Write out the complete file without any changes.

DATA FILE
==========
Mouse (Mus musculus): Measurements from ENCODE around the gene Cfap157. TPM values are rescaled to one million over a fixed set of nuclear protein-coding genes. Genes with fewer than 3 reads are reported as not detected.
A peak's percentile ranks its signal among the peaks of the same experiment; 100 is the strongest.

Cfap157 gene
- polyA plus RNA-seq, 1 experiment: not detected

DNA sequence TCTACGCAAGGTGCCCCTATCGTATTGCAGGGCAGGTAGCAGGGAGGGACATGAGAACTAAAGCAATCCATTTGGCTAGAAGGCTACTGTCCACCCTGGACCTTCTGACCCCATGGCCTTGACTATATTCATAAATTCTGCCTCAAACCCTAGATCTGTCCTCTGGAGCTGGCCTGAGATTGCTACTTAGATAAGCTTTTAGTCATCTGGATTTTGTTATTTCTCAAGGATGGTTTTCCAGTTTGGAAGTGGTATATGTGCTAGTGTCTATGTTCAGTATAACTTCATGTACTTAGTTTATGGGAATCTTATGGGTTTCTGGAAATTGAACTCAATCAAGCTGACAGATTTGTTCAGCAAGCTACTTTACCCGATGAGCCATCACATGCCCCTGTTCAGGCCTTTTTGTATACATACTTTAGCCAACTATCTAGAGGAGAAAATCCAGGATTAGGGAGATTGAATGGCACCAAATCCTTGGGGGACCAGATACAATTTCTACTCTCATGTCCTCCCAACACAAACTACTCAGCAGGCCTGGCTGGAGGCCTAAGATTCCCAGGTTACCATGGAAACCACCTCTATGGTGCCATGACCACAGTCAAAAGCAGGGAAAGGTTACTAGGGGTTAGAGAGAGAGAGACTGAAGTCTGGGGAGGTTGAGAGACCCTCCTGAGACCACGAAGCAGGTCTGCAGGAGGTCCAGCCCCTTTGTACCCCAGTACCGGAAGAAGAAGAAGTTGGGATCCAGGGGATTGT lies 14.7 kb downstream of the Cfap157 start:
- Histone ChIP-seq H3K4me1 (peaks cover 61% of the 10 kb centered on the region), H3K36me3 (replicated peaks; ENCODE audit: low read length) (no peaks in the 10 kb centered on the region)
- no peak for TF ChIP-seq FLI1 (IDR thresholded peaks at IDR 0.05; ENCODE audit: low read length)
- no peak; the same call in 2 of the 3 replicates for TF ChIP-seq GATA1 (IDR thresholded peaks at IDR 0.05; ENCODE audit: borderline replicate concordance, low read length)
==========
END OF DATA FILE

Mouse (Mus musculus): Measurements from ENCODE around the gene Cfap157. TPM values are rescaled to one million over a fixed set of nuclear protein-coding genes. Genes with fewer than 3 reads are reported as not detected.
A peak's percentile ranks its signal among the peaks of the same experiment; 100 is the strongest.

Cfap157 gene
- polyA plus RNA-seq, 1 experiment: not detected

DNA sequence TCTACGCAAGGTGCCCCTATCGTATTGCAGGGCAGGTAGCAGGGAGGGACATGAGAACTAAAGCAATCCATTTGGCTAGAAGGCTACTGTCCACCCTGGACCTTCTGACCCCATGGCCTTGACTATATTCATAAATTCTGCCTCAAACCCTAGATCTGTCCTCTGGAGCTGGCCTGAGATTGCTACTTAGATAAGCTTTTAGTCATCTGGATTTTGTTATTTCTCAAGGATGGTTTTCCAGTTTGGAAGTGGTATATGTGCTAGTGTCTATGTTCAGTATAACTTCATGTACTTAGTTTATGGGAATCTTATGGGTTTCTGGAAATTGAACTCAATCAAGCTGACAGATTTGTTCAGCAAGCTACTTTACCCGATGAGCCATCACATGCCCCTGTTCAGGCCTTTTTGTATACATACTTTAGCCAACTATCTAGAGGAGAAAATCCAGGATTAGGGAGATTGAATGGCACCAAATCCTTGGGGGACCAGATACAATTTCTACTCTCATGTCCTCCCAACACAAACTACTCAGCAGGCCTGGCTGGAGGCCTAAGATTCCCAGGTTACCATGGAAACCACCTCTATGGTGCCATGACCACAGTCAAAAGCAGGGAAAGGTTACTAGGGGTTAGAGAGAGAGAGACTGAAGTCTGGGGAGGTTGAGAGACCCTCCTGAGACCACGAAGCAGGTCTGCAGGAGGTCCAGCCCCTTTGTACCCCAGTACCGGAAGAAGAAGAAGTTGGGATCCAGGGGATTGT lies 14.7 kb downstream of the Cfap157 start:
- Histone ChIP-seq H3K4me1 (peaks cover 61% of the 10 kb centered on the region), H3K36me3 (replicated peaks; ENCODE audit: low read length) (no peaks in the 10 kb centered on the region)
- no peak for TF ChIP-seq FLI1 (IDR thresholded peaks at IDR 0.05; ENCODE audit: low read length)
- no peak; the same call in 2 of the 3 replicates for TF ChIP-seq GATA1 (IDR thresholded peaks at IDR 0.05; ENCODE audit: borderline replicate concordance, low read length)